The sixth round of our Sundance coverage features Nikyatu Jusu’s Nanny, John Patton Ford’s Emily the Criminal & Adamma Ebo’s Honk for Jesus Save Your Soul:


A still from Nanny by Nikyatu Jusu, an official selection of the U.S. Dramatic Competition at the 2022 Sundance Film Festival. Courtesy of Sundance Institute.

Nanny (2022) is written and directed by Nikyatu Jusu. It follows Aisha (Anna Diop), an undocumented Senegalese immigrant who lands a job as a nanny of a wealthy Manhattan couple, Amy (Michelle Monaghan) and Adam (Morgan Spector). Right off the bat, Aisha establishes a good relationship with Amy and Adam’s daughter Rose (Rose Decker). And although it looks like a steady and straightforward source of income, the job becomes a prison for Aisha as she’s made to work overtime and given little to no pay. In addition to that, she finds herself oscillating between Amy and Adam for what she’s owed, while slowly buckling under the pressure of getting her young son she left behind in Senegal. As if all that’s not enough, Aisha also feels that she’s being followed by a supernatural entity that is blurring the lines between her dreams and reality.

The one thing that sets apart a good horror movie from a bad one is its commitment to the non-horror aspects of the plot. If done right, the audience will actively want the scary events to not happen (which is inevitable), thereby experiencing actual shock when things go off the rails. If the audience wants the horror to kick in from the get-go, it only means that the movie has failed to make them root for the characters. In Nanny’s case, Aisha’s longing for her son seems genuine. Her friendship with Rose is really sweet. And her romantic relationship with Malik (Sinqua Walls) is both sexy and wholesome. The way he comforts her after she wakes up from a nightmare is extremely endearing. So, when you see Aisha suffocating with guilt, stress, and depression, the fear of her losing what she loves magnifies the terror generating from the shadows and reflections tenfold.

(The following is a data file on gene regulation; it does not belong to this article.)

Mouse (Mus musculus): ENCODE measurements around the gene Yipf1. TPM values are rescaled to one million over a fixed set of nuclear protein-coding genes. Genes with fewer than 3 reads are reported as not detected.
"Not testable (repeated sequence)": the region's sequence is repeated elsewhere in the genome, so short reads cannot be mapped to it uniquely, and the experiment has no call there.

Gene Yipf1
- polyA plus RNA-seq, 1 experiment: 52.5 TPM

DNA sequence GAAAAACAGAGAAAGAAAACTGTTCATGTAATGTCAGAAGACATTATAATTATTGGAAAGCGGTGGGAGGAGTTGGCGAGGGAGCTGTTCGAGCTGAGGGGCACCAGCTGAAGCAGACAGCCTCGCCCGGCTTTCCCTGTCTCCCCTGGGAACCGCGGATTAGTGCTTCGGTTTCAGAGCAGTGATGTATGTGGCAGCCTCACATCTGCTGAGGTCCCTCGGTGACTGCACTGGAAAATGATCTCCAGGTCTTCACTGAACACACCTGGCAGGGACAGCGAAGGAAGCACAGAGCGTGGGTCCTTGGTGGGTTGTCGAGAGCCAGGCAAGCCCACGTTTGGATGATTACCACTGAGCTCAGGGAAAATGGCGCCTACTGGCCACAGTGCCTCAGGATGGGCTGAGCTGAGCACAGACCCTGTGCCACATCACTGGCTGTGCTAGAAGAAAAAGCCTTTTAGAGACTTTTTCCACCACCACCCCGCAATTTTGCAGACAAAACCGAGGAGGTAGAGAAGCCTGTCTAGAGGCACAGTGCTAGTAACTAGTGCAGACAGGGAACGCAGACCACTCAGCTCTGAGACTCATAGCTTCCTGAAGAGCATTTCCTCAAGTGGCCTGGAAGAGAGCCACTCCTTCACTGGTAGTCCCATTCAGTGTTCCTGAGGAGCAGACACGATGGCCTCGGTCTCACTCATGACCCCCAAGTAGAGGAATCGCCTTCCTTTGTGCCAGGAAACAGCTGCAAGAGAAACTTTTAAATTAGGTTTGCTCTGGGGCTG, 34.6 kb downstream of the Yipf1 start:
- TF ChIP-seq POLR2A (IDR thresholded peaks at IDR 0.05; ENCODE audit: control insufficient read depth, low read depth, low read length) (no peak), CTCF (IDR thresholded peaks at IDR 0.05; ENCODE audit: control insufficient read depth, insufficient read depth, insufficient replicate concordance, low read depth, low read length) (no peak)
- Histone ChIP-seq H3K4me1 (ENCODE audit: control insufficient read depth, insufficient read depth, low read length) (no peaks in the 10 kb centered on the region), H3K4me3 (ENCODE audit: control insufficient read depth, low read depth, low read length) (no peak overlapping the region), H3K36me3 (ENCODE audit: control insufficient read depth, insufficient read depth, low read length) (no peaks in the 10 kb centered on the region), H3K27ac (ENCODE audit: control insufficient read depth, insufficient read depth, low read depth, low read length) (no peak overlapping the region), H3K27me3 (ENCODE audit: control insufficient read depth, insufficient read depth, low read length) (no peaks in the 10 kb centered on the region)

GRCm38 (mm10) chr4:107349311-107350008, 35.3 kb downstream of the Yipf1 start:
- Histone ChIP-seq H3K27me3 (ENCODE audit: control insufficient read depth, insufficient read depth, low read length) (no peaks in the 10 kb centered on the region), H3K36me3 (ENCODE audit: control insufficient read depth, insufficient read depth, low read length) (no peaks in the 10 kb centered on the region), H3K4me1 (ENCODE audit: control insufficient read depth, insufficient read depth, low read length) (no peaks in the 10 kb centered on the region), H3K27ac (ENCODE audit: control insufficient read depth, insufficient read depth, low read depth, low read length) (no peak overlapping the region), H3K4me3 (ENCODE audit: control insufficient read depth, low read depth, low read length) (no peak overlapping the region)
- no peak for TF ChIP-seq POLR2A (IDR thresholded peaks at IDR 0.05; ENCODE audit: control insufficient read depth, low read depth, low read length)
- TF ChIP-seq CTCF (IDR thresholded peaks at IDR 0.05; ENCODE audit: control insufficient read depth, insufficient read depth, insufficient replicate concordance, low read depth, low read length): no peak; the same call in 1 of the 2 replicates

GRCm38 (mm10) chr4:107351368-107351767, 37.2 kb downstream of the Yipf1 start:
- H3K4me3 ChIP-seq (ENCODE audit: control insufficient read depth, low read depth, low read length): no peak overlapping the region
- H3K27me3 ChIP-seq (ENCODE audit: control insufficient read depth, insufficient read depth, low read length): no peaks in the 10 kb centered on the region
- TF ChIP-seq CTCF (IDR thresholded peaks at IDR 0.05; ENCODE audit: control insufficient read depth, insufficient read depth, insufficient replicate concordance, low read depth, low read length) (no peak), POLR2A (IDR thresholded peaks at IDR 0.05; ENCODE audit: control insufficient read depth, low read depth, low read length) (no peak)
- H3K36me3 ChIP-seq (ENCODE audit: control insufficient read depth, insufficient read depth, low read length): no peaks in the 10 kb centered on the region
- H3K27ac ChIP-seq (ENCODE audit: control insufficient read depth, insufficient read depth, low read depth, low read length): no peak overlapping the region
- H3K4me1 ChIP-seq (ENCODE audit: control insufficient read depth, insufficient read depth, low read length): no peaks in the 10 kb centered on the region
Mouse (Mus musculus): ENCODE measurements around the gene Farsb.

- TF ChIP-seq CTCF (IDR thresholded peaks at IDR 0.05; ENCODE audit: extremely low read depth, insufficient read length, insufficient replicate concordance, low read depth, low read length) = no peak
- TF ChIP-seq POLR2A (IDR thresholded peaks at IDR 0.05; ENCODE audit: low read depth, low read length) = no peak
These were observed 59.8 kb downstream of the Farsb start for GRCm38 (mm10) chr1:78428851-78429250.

High On Films in collaboration with Avanté

Without giving away too much, a lot of what’s happening in Nanny is self-explanatory and expertly visualized by Jusu, with the help of DoP Rina Yang, editor Robert Mead, and of course the uber-talented Anna Diop. It’s an extended, hypnotic metaphor for Aisha’s struggle to settle in Manhattan while dealing with Amy’s absence, Adam’s performative wokeness, and giving Rose the care she never gave to her own son. Jusu confidently takes Aisha to the peak of her paranoia. But it’s on the way down that the movie just ends abruptly without giving a massive revelation the time to settle. This is a shame because except for those final 10-15 minutes, Nanny is pretty much perfect. It boasts of amazing filmmaking, acting, score, visual effects, costume design, editing, and cinematography. However, there’s a chance that due to the lackluster finale, many viewers aren’t going to remember this movie fondly. That doesn’t mean it is not worth a watch. Who knows? You might just derive something from it that I couldn’t.

– Pramit Chatterjee

Emily the Criminal

Nanny Emily the Criminal Honk for Jesus
Aubrey Plaza appears in Emily the Criminal by John Patton Ford, an official selection of the Premieres section at the 2022 Sundance Film Festival. Courtesy of Sundance Institute | photo by Low Spark Films.

Sundance is a celebration of compelling, indie debut cinema. It heralds remarkably original new voices and stories that find their footing in a better way than most of the big ones. Having said that, John Patton Ford’s no-nonsense thriller Emily The Criminal is right up that alley. It undecks its cards in a pretty neat and tight fashion. It revolves around Emily- who, in fact, is such an everywoman. A young woman doing odd food deliveries and searching for better ways of making money at other instances, she’s led to the underworld of Los Angeles. From opting for some pretty ‘basic’ credit-card scamming to encountering near-death experiences, Emily is stifled in a chaotic road. It’s fatal. It’s not so representative of her skills. And yet, when it happens, we get to see the real her.